Witnessing Wills remotely
This week, the government announced it will change the law on witnessing Wills in England & Wales. Wills will now be allowed to be witnessed remotely via video link. This will allow people to record their final wishes when they are self-isolating due to the pandemic.
In September, the legislation is expected to be passed and made retrospective to 31 January 2020. The measures will remain in place until January 2022, but the government can end it or extend it at any time.
This means that you can organise a Will immediately in England & Wales following these new guidelines, and it would still be legally recognised. This method could be used as a last resort for people who need a Will but cannot do so because they are isolating or live somewhere inaccessible.
The new method is challenging, and has an increased risk of invalidity or inheritance disputes. It also takes some time, as the original Will has to be signed by each party over several three-way live video conference calls.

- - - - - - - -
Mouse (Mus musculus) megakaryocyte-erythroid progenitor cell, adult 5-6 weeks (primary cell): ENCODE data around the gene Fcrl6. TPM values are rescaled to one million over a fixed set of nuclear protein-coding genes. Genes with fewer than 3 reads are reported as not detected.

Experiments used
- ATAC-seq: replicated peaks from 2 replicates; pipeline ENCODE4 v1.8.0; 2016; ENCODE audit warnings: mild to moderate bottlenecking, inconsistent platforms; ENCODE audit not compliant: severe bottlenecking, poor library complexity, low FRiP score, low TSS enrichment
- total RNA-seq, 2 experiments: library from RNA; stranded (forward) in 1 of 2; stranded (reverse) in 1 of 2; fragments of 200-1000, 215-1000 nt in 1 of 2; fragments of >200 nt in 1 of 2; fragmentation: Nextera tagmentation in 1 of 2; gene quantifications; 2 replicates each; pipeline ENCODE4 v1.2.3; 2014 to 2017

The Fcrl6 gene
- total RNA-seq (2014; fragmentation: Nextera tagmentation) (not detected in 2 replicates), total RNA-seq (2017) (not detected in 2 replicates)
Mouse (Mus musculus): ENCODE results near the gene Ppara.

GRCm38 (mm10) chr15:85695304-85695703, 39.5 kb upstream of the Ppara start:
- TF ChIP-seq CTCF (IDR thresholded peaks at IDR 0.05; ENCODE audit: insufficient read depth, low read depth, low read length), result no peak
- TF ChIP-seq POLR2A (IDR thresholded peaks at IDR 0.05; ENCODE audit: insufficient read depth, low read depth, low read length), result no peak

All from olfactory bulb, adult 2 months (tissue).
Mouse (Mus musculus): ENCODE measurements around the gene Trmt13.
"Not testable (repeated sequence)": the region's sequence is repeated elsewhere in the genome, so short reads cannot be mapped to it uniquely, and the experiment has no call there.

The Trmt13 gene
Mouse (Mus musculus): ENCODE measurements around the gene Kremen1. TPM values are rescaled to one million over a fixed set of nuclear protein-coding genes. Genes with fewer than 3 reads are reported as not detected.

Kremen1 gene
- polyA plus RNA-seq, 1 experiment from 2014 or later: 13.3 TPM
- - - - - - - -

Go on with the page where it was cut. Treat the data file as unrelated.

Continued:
The Will must be sent in the post or physically transported after each video conference. Signatures have to be made in hard copy, and electronic signatures are not allowed.
If the Will Maker passes away, after they sign the Will, but before their Witness signs it, the Will would not be valid.
It is also more difficult to check, in a virtual meeting, that the Will maker has not been unduly influenced by anyone, or that the Will has not been made by fraud, or lack of capacity. The government recommends, for this reason that every video conference is recorded and the recording stored.
Because of the above, it would be best for the Will to be signed again, in the traditional manner, once the isolation period is over. It is still possible to make a Will in these present conditions using the traditional method in accordance with current social distancing rules.
For more information on the planned changes and for assistance in making a Will, please do not hesitate to contact Garden House Solicitors on 01992 422128.